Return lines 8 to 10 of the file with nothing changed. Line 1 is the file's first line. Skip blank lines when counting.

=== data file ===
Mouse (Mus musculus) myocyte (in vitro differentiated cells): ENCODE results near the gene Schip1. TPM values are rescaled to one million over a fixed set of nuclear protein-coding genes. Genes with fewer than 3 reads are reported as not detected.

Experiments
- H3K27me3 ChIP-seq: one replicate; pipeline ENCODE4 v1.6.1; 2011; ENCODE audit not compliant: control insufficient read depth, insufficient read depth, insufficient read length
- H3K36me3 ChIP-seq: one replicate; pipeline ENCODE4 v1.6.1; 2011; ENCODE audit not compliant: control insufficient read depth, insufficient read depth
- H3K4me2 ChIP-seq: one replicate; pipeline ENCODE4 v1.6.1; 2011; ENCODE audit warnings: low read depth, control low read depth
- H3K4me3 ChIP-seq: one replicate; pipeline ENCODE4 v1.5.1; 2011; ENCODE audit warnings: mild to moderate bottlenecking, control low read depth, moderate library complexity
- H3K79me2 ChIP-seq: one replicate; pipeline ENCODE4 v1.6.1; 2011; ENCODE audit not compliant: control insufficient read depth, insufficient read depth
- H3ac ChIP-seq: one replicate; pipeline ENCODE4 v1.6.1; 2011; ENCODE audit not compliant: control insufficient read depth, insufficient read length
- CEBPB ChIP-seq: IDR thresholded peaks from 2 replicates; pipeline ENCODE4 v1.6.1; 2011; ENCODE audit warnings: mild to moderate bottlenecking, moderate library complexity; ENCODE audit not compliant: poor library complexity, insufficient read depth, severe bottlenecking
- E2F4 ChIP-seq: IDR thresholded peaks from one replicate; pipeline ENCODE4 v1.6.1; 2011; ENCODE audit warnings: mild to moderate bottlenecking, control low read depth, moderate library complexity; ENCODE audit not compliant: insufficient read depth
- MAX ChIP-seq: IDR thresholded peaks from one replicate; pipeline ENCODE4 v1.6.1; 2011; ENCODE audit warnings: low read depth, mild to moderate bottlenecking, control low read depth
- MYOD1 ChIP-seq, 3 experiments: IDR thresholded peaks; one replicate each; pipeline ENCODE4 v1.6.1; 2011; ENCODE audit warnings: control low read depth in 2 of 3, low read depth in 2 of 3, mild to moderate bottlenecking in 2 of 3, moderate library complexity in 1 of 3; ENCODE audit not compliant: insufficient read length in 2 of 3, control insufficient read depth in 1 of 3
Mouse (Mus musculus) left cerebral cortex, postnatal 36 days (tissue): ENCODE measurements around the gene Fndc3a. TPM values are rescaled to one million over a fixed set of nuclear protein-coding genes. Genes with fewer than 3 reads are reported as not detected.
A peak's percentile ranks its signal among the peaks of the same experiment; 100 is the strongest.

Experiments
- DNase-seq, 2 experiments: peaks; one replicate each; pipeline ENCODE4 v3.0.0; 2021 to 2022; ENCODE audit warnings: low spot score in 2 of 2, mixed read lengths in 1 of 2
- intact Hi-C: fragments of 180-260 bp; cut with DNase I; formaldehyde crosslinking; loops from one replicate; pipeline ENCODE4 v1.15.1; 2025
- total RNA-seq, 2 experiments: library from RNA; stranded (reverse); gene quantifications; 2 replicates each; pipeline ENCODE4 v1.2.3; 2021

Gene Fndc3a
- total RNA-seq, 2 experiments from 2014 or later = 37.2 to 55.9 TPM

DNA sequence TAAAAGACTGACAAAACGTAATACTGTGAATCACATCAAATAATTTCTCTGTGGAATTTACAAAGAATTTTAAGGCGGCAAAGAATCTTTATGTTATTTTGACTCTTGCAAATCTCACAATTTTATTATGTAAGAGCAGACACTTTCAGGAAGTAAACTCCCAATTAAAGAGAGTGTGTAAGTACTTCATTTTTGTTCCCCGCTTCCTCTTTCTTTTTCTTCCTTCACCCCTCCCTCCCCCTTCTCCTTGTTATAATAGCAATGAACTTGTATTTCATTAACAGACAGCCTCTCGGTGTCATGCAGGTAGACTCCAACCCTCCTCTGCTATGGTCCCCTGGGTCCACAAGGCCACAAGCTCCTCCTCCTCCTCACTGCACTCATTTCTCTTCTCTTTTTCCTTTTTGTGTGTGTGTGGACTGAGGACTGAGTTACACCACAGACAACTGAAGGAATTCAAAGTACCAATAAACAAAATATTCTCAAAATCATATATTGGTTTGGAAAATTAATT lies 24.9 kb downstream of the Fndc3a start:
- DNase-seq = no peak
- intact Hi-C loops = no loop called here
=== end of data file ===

- H3ac ChIP-seq: one replicate; pipeline ENCODE4 v1.6.1; 2011; ENCODE audit not compliant: control insufficient read depth, insufficient read length
- CEBPB ChIP-seq: IDR thresholded peaks from 2 replicates; pipeline ENCODE4 v1.6.1; 2011; ENCODE audit warnings: mild to moderate bottlenecking, moderate library complexity; ENCODE audit not compliant: poor library complexity, insufficient read depth, severe bottlenecking
- E2F4 ChIP-seq: IDR thresholded peaks from one replicate; pipeline ENCODE4 v1.6.1; 2011; ENCODE audit warnings: mild to moderate bottlenecking, control low read depth, moderate library complexity; ENCODE audit not compliant: insufficient read depth